Schenectady County

Schalmont, Mohonasen, Duanesburg ponder joint bus garage

The Schalmont, Mohonasen and Duanesburg school districts are exploring the possibility of a shared b

The Schalmont, Mohonasen and Duanesburg school districts are exploring the possibility of a shared bus garage.

Schalmont and Duanesburg officials met recently to discuss ways to share services in this tight fiscal climate with the new property tax levy cap. This followed a similar meeting Mohonasen and Schalmont had over the summer.

“I think the interest is moving forward on a joint study,” said Schalmont Superintendent Valerie Kelsey.

She said the next step is for each district to prepare a report about its current bus fleet and their transportation needs and go from there.

All three districts have been trying to upgrade their aging and inadequate bus garages. Duanesburg Superintendent Christine Crowley said her bus garage, located next to the elementary is rusting out. “We found a study from years ago that was done. Our business administrators right now are trying to update that information,” she said.

Crowley has also brought up the issue of a joint bus garage with both the town of Duanesburg and the village of Delanson.

Mohonasen spokeswoman Adrienne Leon said there have not been any further conversations about a joint bus garage since the summer meeting. “However, the option of some kind of feasibility study/shared services is still on the table,” she said in an email.

Mohonasen voters in December 2010 rejected an effort to build a bus garage as part of a $43 million capital project that included improvements at all four schools. In May of that year, voters had approved purchasing about 36 acres of land adjacent to the high school and middle school campus that was to have been part of this expansion plan.

In addition to a bus facility, Schalmont and Duanesburg are having preliminary conversations about doing a pilot program to offer joint courses for high school classes that have low enrollment and other academic programs. For example, Schalmont has the Project Lead the Way pre-engineering program but Duanesburg doesn’t. However, Duanesburg has a nanotechnology course. Kelsey said one idea would be to offer some type of class through video conferencing.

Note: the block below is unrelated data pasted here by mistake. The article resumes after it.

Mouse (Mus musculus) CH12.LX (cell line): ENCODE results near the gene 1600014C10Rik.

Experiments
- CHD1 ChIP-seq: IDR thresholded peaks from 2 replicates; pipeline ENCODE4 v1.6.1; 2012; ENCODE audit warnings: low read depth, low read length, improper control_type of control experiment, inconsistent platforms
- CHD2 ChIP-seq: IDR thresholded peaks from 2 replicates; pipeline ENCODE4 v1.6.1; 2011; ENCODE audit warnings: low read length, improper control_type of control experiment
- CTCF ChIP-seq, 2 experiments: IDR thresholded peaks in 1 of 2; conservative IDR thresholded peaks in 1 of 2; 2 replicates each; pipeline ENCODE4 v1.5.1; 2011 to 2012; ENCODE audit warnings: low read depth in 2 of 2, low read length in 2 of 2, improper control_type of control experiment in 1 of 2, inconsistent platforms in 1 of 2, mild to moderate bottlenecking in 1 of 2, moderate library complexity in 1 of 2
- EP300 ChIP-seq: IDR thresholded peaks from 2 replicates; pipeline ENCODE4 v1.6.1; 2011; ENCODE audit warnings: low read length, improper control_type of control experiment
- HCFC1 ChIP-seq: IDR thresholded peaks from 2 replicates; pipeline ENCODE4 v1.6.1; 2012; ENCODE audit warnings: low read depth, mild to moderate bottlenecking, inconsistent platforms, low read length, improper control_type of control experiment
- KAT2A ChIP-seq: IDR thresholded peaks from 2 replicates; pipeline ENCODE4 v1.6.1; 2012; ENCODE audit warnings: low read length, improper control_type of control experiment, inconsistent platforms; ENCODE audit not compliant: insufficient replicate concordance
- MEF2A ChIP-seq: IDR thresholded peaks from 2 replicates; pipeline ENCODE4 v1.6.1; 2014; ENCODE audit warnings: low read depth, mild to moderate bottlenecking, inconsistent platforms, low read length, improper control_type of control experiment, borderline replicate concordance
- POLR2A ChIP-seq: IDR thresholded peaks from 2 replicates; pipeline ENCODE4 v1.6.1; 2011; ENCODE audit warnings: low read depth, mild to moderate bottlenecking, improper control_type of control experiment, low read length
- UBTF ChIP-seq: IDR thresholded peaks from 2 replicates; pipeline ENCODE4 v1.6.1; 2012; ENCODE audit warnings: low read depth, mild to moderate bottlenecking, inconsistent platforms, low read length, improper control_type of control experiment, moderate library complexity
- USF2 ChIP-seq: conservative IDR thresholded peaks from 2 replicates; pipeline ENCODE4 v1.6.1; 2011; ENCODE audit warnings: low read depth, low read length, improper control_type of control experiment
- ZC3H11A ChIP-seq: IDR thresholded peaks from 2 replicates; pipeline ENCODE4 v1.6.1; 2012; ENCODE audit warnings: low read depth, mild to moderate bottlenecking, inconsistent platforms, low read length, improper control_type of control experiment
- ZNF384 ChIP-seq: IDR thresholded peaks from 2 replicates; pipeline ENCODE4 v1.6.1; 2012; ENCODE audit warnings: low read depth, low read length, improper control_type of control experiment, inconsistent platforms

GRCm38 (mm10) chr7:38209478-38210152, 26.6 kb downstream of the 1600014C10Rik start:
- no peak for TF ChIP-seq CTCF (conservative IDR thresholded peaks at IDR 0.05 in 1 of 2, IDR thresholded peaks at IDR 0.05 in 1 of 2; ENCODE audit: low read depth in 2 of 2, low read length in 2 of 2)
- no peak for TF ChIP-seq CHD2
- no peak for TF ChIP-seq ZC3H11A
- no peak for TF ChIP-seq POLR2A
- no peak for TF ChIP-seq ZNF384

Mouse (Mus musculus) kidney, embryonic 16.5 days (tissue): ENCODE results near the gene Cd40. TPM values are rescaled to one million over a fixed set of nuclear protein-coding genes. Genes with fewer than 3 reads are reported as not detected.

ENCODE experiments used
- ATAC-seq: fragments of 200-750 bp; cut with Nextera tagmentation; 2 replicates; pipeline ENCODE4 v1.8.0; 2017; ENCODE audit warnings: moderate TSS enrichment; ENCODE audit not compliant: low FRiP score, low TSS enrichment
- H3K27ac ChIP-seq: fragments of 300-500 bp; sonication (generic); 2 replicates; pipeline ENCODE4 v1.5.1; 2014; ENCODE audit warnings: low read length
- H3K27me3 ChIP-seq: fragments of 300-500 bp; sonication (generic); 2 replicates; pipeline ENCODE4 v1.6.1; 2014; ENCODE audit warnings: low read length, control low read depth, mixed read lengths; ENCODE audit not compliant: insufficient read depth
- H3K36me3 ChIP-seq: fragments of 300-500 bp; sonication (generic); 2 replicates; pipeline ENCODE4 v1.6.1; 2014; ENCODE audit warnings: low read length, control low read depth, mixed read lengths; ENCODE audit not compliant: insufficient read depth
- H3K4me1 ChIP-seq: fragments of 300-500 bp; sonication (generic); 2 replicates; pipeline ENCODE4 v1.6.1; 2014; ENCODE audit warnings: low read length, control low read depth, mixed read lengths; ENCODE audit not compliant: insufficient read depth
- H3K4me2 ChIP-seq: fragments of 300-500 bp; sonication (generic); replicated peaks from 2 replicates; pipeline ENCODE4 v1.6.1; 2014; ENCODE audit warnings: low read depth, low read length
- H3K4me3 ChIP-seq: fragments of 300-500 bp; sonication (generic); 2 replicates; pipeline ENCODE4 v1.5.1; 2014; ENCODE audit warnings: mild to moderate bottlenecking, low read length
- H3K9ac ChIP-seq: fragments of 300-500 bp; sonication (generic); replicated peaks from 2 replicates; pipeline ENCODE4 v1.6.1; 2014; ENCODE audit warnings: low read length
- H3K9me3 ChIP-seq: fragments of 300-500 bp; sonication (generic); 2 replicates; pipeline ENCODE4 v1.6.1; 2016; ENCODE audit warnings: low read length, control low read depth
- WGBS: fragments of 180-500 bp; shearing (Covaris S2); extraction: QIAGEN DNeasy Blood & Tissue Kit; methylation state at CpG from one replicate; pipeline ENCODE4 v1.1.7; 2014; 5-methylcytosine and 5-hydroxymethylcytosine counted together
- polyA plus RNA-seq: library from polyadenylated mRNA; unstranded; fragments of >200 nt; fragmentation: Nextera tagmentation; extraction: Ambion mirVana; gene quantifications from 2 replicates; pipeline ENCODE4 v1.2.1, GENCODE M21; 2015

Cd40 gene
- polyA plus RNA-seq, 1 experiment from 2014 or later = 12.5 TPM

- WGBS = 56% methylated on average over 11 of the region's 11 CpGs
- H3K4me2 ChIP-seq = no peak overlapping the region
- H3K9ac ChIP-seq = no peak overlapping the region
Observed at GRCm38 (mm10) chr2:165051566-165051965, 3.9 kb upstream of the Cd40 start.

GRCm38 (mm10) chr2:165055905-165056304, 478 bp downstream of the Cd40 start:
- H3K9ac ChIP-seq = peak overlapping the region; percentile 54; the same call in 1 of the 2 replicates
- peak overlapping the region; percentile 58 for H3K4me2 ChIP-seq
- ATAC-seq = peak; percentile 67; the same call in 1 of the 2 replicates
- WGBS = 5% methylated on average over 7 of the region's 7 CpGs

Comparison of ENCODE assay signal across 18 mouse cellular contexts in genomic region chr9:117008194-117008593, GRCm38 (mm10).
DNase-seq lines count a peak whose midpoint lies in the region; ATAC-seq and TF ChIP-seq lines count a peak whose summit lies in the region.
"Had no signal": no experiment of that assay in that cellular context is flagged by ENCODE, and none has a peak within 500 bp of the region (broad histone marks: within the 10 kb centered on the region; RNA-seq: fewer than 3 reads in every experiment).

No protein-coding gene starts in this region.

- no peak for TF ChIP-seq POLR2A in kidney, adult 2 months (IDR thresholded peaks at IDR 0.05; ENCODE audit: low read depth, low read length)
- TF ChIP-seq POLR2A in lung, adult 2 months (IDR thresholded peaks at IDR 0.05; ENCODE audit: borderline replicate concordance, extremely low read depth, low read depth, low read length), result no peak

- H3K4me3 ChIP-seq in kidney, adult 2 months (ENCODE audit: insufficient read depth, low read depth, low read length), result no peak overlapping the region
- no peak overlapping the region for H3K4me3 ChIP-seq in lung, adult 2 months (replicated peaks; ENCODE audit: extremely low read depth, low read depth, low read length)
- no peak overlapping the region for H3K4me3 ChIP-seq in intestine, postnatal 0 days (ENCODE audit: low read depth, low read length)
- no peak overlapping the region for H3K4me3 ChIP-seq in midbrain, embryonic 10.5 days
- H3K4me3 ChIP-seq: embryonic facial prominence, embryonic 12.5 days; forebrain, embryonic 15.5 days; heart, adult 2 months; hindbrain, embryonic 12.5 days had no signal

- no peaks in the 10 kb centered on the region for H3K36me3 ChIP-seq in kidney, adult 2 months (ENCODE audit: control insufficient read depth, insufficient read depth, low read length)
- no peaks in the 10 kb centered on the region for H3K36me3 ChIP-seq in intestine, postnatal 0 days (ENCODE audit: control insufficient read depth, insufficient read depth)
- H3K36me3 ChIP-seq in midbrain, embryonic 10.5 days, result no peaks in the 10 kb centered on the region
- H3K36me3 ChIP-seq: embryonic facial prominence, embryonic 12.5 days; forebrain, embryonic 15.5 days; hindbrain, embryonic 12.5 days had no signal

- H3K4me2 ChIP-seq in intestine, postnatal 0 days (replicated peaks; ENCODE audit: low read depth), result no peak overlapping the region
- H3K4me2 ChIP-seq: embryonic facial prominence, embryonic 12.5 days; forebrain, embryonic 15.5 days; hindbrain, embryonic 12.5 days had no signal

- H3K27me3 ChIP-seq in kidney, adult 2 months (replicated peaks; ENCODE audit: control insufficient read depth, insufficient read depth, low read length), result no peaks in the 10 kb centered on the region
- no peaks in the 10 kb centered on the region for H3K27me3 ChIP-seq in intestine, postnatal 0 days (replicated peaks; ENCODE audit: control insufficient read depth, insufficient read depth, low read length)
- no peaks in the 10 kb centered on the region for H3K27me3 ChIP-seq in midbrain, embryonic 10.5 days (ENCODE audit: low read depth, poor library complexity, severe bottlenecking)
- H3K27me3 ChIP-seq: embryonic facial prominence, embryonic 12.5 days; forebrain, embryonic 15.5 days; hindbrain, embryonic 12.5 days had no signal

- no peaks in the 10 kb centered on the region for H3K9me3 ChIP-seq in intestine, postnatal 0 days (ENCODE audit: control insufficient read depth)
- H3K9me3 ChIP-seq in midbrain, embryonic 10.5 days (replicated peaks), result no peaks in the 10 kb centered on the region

Crowley said both Duanesburg and Schalmont’s distance learning laboratories are full. They are exploring different options that wouldn’t require shuttling students between the districts. “By the time you bus the kids there and back, they would probably miss two periods instead of one,” she said.

Duanesburg is looking for any savings it can because Crowley estimated that the district would be about a million dollars short given the constraints of the next property tax levy limit. Crowley worries that the fiscal concerns will force districts to scale back course offerings like Advanced Placement courses that colleges like to see on students’ transcripts.

“We’re just trying to get out in front of it and find anything we can to share.”

Although such offerings wouldn’t likely save either districts money, Crowley said, it would preserve the courses.

Duanesburg officials also plan to meet with Schoharie representatives in January to discuss sharing services.

In other Schalmont news, Business Administrator Mark Kellett has announced his retirement effective Aug. 31. Kellett is in his 15th year with the district. Previously, he spent almost 10 years with the state Education Department and before that worked as a business administrator in the Sodus Central School District in Sodus and the Northeastern Clinton Central School District in Champlain. Kellett’s wife is also retiring and he said he may substitute as a teacher or administrator.

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